Human Papillomavirus (HPV)
What is Genital Human Papillomavirus (HPV) Infection?
Genital human papillomavirus (also called HPV) is the most common sexually transmitted infection (STI).
There are more than 40 HPV types that can infect the genital areas of males and females.
These HPV types can also infect the mouth and throat.
Most people who become infected with HPV do not even know they have it. HPV is not the same as herpes or HIV (the virus that causes AIDS).
These are all viruses that can be passed on during sex, but they cause different symptoms and health problems.
How do people get HPV?
HPV is passed on through genital contact, most often during vaginal and anal sex.
HPV may also be passed on during oral sex and genital-to-genital contact.
HPV can be passed on between straight and same-sex partners—even when the infected partner has no signs or symptoms.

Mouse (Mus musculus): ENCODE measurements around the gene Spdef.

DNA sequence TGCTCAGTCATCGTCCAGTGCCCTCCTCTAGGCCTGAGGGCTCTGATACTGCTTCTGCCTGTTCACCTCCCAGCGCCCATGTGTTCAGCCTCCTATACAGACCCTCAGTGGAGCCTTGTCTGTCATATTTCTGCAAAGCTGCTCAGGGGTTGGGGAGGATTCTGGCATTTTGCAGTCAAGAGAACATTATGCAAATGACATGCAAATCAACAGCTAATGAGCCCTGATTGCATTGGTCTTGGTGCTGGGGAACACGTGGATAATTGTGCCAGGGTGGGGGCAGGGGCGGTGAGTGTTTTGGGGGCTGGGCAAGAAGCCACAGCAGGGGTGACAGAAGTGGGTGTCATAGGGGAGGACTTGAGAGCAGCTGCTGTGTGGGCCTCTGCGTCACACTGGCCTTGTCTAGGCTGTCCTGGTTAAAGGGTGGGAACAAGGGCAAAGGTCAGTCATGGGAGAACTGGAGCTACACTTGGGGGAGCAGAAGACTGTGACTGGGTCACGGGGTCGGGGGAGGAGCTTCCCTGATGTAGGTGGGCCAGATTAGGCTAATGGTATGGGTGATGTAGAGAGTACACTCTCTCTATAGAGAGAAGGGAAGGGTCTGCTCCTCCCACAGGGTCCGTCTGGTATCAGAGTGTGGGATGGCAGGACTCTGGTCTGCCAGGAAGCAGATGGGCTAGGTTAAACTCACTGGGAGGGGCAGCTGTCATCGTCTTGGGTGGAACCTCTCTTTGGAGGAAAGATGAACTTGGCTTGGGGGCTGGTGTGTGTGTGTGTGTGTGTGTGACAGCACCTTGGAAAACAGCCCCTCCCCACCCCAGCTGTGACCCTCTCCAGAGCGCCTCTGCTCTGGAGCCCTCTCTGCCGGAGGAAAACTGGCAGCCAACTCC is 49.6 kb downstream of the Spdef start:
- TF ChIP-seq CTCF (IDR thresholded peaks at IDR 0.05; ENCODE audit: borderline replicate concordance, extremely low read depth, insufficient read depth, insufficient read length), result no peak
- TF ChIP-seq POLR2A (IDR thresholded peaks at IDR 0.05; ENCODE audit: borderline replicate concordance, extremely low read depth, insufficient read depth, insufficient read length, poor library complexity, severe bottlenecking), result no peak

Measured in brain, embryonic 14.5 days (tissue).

A person can have HPV even if years have passed since he or she had sexual contact with an infected person.
Most infected persons do not realize they are infected or that they are passing the virus on to a sex partner. It is also possible to get more than one type of HPV.
Very rarely, a pregnant woman with genital HPV can pass HPV to her baby during delivery.
In these cases, the child can develop Recurrent Respiratory Papillomatosis (RRP), a rare condition in which warts grow in the throat.
In children, this is also referred to as juvenile-onset Recurrent Respiratory Papillomatosis (JORRP).